The North Carolina Senate race — a prime pickup opportunity for Republicans — has shaped up to be a bit messier than it probably should be.
With a little more than a month before the Senate primary, the GOP still lacks a de facto nominee. There’s a social conservative favorite, Rev. Mark Harris; a Sen. Rand Paul (R-KY)-backed candidate, Dr. Greg Brannon; and a GOP-backed establishment candidate who’s supposed to have locked up the whole thing by now, State House Speaker Thom Tillis, among others. Most observers say Tillis is the frontrunner, but he’s far from a lock on the nomination and there’s a chance he could be pushed to a runoff.
“I don’t think there’s any question that the person who is best positioned to defeat Kay Hagan is Thom Tillis,” North Carolina-based Republican strategist Brian Nick told TPM. “And he’s the best candidate in the Republican field and the Democrats are certainly cheering on someone else to possibly pull off an upset.”
Thus far, the eight GOP candidates have struggled to rally beyond their base supporters. Tillis has the support of major GOP figures like Senate Minority Leader Mitch McConnell (R-KY) — who is struggling to fend of challengers of his own. Brannon, in addition to shoring up tea party support from Paul, has earned backing from Sen. Mike Lee (R-UT) and FreedomWorks. Rev. Mark Harris, an evangelical preacher, hasn’t been able to move outside his base of religious voters but has drawn them away from other candidates as well. Harris has the weighty endorsement of former Arkansas Gov. Mike Huckabee (R).
A Public Policy Polling survey earlier this month actually found Tillis tied with Brannon. A more recent poll by SurveyUSA found Tillis leading the field with 28 percent, below the 40 percent he needs to clinch the nomination and avoid a runoff, a real possibility at this point.
“You have to get over 40 percent to avoid a runoff,” North Carolina-based Republican strategist Russell Peck told TPM. “Getting over 40 percent in a very low turnout race where you’re not wanting to spend all your money is not always easy.”
Tillis has suffered from a few stumbles on the campaign trail including calling the minimum wage a “dangerous idea” and getting caught exaggerating his college credentials. Tillis also committed the cardinal GOP primary sin of suggesting there are some parts of Obamacare that are a good idea.
And Brannon has helped sponsor a pro-nullification rally, compared food stamps to slavery, and argued that Planned Parenthood has a secret plan to kill newborn babies. Keep in mind he’s one of the more high profile candidates in the race. In other words, no candidate so far is without weaknesses.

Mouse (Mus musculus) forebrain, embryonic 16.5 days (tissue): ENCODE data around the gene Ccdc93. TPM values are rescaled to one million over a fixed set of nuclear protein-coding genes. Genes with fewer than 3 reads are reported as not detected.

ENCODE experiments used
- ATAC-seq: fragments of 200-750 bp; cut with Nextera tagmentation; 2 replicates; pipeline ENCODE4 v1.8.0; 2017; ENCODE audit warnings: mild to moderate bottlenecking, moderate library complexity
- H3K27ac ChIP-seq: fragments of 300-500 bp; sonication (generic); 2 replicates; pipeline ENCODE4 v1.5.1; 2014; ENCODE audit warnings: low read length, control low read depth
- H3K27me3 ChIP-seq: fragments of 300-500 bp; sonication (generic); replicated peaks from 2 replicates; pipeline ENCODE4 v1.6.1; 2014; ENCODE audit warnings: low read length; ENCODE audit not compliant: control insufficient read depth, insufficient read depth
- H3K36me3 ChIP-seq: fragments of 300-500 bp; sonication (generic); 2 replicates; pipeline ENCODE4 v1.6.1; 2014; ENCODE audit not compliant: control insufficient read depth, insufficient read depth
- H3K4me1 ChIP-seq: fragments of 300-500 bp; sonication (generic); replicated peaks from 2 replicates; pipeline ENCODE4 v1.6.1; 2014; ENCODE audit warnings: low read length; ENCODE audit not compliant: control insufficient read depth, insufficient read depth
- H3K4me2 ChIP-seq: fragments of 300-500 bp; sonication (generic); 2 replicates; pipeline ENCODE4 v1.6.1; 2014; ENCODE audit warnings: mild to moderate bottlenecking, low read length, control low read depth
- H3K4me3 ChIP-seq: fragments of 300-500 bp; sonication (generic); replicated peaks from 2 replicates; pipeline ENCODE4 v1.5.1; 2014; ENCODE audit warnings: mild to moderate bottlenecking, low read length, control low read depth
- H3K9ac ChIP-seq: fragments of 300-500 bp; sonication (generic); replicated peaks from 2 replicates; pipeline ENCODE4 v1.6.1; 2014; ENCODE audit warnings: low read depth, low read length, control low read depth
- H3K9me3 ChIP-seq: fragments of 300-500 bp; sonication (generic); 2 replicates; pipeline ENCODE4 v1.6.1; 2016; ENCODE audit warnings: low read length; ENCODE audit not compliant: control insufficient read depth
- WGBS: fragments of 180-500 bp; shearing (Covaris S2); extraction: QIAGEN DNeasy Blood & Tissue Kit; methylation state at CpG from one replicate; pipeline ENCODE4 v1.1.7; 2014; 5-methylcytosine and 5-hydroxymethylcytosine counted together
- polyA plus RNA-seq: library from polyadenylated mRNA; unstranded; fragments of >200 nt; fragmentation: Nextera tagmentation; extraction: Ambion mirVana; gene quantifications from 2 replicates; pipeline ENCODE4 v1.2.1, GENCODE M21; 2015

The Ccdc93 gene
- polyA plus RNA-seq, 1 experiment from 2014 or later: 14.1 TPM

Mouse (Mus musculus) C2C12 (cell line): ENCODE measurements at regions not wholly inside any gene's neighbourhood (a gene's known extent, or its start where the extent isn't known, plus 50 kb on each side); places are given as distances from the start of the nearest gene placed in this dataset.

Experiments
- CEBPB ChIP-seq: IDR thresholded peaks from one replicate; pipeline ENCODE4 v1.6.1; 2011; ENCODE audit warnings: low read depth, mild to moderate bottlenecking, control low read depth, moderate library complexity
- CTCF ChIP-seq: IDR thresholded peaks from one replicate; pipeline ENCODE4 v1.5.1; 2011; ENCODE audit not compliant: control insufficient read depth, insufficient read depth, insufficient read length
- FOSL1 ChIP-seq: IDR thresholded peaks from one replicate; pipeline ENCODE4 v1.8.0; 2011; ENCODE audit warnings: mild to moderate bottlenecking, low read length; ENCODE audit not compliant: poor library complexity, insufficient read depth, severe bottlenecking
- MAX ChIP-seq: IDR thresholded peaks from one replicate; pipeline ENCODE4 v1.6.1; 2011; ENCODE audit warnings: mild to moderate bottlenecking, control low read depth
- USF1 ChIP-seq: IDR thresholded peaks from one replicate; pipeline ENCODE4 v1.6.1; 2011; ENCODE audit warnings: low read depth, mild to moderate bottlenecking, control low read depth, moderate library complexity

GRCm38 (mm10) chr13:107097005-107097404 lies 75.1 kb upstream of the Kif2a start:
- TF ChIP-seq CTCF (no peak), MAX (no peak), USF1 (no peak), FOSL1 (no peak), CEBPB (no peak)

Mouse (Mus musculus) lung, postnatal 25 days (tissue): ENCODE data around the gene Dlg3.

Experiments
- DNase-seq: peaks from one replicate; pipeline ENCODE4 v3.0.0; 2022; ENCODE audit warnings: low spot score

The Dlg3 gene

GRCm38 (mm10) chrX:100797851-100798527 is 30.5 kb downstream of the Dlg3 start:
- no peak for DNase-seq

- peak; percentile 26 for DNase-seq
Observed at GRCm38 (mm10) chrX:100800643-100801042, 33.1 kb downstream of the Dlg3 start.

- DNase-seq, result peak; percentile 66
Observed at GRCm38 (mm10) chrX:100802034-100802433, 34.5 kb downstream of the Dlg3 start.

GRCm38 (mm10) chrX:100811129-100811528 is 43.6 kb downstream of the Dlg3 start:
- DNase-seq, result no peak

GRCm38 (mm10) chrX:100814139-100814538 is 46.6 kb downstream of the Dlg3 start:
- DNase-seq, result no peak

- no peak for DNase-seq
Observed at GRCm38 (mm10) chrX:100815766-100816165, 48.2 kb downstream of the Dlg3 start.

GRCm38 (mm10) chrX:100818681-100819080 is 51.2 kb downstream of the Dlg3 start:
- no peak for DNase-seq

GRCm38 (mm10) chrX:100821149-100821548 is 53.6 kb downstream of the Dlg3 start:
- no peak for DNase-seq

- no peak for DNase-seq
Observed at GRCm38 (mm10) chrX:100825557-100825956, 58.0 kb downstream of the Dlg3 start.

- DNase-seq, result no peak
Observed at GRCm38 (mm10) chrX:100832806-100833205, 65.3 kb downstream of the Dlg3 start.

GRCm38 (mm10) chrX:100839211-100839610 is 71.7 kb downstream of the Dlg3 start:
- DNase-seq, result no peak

The lack of one single preferred GOP candidate — or even one preferred establishment Republican candidate and one anti-establishment tea party favorite — has made the race a bit more of a free-for-all for Republicans hoped for. A recent forecast by Five Thirty Eight’s Nate Silver actually gives Republicans a 50-50 chance of winning the seat.
The uncertainty seems to have reached some of the prominent outside tea party group as well. The Senate Conservatives Fund (SCF), the Madison Project, and the Club for Growth all haven’t endorsed a candidate in the North Carolina senate race while they have endorsed in other, similar multi-candidate GOP primaries elsewhere in the country. At least one candidate, Brannon, has talked with SCF and filled out its survey that the influential outside group uses to decide which candidate to back as well.
Meanwhile, Karl Rove’s Crossroads GPS might be trying to put its thumb on the scale for Tillis, announcing on Tuesday that they plan to spend $1.1 million on the House speaker, according to the Washington Examiner. Rove has already thrown fundraisers for Tillis which has turned off some tea party-inclined voters as well, according to Bloomberg News.
So now, the possibility of a runoff is looking more and more like something Tillis will have to go through to win the nomination and face Hagan, which is something Tillis would rather avoid.
“A runoff benefits no one but Kay Hagan. It takes time off the clock, it gives her seven more weeks before everyone can turn their attention to the real goal, which is to unseat her, and it costs money,” Tillis told Bloomberg News.
Still, Republicans are confident that in the end all the chaos is just growing pains.
“I think she is in huge trouble no matter who she faces,” strategist Peck said of Hagan.